The short version: a more ambitious game than its predecessor, but for the most part, more of the same. 'More ambitious' reads like a compliment, but that's not necessarily true; more risks being taken means that more of the things it tries don't quite come off. 'More of the same' reads like an insult, but that's not necessarily true either; we are talking about one of the very greatest games of all time here, after all, and more near-perfection is still near-perfection.
The long version - which I would strongly recommend not reading until you've played through The Last of Us
at the very least, and ideally not until you've finished this one too:The Last of Us Part II
is a game about a visceral, grotesque, utterly despicable disregard for human life. That was ultimately true of the first game too, and there is absolutely a case to be made that this sequel's greatest failing is its lack of subtlety about it - but then, perhaps it needed to be brutally direct. A number of the people I've seen commenting on The Last of Us
seem to think of Joel as some kind of noble figure, sometimes even a hero, for what he does at the end
, but let us be crystal clear about this: Joel's decision to kill the doctors who could have saved the human race was tantamount to genocide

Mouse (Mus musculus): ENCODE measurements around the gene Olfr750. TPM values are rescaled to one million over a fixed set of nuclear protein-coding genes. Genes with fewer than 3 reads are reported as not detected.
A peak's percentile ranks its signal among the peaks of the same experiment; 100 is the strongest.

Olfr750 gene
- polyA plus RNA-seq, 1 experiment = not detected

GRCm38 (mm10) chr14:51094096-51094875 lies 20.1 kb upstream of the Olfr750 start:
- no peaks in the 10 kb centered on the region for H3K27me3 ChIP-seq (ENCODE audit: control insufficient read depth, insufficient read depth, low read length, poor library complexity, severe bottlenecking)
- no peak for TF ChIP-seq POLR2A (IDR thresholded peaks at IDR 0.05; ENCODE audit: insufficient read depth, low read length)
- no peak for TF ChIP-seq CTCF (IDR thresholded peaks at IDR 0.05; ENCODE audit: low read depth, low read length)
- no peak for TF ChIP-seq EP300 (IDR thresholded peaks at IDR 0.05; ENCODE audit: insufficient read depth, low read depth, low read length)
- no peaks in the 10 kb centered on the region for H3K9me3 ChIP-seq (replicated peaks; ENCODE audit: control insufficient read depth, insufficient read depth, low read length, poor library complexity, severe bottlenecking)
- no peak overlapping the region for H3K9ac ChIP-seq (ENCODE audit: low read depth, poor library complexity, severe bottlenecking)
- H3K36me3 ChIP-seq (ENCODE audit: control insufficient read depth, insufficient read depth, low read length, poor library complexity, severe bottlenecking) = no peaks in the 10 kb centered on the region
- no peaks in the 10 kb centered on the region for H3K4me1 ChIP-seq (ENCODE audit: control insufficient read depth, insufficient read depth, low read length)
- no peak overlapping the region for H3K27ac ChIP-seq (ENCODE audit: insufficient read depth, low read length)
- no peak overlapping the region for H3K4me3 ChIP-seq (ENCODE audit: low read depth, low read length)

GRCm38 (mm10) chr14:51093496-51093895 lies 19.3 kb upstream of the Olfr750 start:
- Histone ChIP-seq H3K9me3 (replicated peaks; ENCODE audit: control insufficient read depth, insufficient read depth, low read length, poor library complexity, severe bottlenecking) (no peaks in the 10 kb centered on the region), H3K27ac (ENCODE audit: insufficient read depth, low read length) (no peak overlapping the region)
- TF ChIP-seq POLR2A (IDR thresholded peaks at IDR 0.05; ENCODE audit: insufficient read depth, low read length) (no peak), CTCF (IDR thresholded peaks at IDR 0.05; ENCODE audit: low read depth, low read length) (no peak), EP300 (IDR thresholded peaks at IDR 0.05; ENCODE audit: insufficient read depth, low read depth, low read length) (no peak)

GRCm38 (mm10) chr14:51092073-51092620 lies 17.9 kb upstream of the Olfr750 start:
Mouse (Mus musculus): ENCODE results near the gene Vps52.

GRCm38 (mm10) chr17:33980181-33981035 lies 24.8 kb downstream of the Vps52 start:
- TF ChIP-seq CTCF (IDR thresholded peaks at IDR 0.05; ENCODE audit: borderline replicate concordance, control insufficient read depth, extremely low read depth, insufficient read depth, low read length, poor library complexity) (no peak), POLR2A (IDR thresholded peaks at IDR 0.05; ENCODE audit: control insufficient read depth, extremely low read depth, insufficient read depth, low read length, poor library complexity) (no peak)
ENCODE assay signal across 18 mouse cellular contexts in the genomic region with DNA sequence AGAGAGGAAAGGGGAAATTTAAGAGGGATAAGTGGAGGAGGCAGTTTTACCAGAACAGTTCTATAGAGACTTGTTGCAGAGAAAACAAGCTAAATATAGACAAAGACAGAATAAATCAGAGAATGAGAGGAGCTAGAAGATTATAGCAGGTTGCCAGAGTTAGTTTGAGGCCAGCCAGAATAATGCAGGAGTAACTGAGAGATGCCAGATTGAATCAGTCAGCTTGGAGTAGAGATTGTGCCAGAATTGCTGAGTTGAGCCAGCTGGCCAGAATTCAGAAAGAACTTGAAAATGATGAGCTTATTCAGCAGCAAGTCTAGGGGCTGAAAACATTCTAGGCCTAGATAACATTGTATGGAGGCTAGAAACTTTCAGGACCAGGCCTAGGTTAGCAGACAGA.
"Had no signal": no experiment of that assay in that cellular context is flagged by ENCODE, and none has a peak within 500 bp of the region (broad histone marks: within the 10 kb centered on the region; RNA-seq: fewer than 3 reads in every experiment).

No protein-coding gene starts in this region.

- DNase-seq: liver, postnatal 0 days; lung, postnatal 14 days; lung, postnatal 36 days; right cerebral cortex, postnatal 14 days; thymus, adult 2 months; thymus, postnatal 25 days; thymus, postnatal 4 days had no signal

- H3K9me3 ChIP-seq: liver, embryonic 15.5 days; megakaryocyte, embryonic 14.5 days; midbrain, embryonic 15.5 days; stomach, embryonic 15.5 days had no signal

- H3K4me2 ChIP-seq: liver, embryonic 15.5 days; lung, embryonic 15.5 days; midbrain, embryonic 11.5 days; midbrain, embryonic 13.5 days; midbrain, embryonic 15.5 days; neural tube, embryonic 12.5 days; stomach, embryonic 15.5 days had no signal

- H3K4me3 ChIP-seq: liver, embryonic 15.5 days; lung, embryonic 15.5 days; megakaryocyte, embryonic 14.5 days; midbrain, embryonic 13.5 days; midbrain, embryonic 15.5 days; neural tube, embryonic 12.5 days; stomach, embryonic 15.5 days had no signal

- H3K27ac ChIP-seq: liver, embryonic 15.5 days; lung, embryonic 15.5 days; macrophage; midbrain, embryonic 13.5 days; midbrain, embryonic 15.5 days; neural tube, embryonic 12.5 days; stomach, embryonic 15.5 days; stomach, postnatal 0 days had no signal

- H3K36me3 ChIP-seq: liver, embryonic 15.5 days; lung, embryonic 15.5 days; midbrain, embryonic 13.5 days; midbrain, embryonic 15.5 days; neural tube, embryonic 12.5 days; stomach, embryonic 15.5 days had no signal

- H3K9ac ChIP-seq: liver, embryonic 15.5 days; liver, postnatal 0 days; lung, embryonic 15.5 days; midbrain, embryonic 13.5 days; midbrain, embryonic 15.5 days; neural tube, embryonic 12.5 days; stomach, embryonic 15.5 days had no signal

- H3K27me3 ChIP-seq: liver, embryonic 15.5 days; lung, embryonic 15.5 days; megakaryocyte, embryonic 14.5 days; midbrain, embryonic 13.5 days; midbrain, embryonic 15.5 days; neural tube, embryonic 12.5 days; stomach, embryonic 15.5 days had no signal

. Yes, the writing of the first game was good enough to make you understand why he did it, but that doesn't mean it wasn't an unspeakably selfish, downright evil thing to do
. Maybe the fact that so many players were unwilling to condemn him for it
convinced those at Naughty Dog that subtlety was out of the question if they wanted people to actually get the point. And so The Last of Us Part II
forces us to reckon with the consequences of Joel's actions, to gaze in horror at the world he created
That's the root of the most significant difference between the two games. Much of The Last of Us
was driven by hope, Ellie cast as the symbol of a brighter future, Joel the man tasked with delivering her to the doctors that could unlock her potential and save humanity from the parasite that had doomed it. When he chose Ellie - or more accurately, chose himself and his fear of loneliness - over the rest of the human race, Joel cruelly ripped that hope out root and stem. The Last of Us Part II
reckons with what that world looks like years later, when it has become totally gripped by the tone Joel set for it
: every single person in this game cares only about those closest to them, never sparing a single thought for humanity as a whole.